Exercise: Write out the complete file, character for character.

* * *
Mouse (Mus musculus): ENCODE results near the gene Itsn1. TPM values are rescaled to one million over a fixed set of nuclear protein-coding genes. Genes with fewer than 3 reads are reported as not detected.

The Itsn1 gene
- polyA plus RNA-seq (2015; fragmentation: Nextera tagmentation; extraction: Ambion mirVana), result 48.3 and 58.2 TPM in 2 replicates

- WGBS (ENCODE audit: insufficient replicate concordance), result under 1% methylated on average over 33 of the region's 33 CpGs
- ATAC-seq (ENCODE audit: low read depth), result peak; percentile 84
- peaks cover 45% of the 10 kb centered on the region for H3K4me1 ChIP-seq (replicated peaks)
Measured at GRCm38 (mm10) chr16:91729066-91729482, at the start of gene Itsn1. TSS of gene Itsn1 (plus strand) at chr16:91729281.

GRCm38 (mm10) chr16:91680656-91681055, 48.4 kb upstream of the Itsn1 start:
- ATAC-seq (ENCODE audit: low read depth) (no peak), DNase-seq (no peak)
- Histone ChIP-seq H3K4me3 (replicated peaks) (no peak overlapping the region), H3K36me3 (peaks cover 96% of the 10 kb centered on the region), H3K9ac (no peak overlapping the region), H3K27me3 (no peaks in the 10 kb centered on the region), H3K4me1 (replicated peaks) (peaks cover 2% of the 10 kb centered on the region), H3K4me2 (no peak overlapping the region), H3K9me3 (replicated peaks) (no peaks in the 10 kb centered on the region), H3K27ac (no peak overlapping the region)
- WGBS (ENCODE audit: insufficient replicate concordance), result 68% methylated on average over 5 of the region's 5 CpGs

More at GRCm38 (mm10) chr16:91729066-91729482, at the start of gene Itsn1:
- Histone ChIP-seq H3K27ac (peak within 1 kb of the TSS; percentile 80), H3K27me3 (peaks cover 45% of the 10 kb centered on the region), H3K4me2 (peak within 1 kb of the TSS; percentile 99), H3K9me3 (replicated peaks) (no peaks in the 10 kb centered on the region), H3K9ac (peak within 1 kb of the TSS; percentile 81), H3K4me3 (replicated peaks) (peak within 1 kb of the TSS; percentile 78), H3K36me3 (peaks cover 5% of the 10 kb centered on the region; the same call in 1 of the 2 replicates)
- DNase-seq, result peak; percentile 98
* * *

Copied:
Mouse (Mus musculus): ENCODE results near the gene Itsn1. TPM values are rescaled to one million over a fixed set of nuclear protein-coding genes. Genes with fewer than 3 reads are reported as not detected.

The Itsn1 gene
- polyA plus RNA-seq (2015; fragmentation: Nextera tagmentation; extraction: Ambion mirVana), result 48.3 and 58.2 TPM in 2 replicates

- WGBS (ENCODE audit: insufficient replicate concordance), result under 1% methylated on average over 33 of the region's 33 CpGs
- ATAC-seq (ENCODE audit: low read depth), result peak; percentile 84
- peaks cover 45% of the 10 kb centered on the region for H3K4me1 ChIP-seq (replicated peaks)
Measured at GRCm38 (mm10) chr16:91729066-91729482, at the start of gene Itsn1. TSS of gene Itsn1 (plus strand) at chr16:91729281.

GRCm38 (mm10) chr16:91680656-91681055, 48.4 kb upstream of the Itsn1 start:
- ATAC-seq (ENCODE audit: low read depth) (no peak), DNase-seq (no peak)
- Histone ChIP-seq H3K4me3 (replicated peaks) (no peak overlapping the region), H3K36me3 (peaks cover 96% of the 10 kb centered on the region), H3K9ac (no peak overlapping the region), H3K27me3 (no peaks in the 10 kb centered on the region), H3K4me1 (replicated peaks) (peaks cover 2% of the 10 kb centered on the region), H3K4me2 (no peak overlapping the region), H3K9me3 (replicated peaks) (no peaks in the 10 kb centered on the region), H3K27ac (no peak overlapping the region)
- WGBS (ENCODE audit: insufficient replicate concordance), result 68% methylated on average over 5 of the region's 5 CpGs

More at GRCm38 (mm10) chr16:91729066-91729482, at the start of gene Itsn1:
- Histone ChIP-seq H3K27ac (peak within 1 kb of the TSS; percentile 80), H3K27me3 (peaks cover 45% of the 10 kb centered on the region), H3K4me2 (peak within 1 kb of the TSS; percentile 99), H3K9me3 (replicated peaks) (no peaks in the 10 kb centered on the region), H3K9ac (peak within 1 kb of the TSS; percentile 81), H3K4me3 (replicated peaks) (peak within 1 kb of the TSS; percentile 78), H3K36me3 (peaks cover 5% of the 10 kb centered on the region; the same call in 1 of the 2 replicates)
- DNase-seq, result peak; percentile 98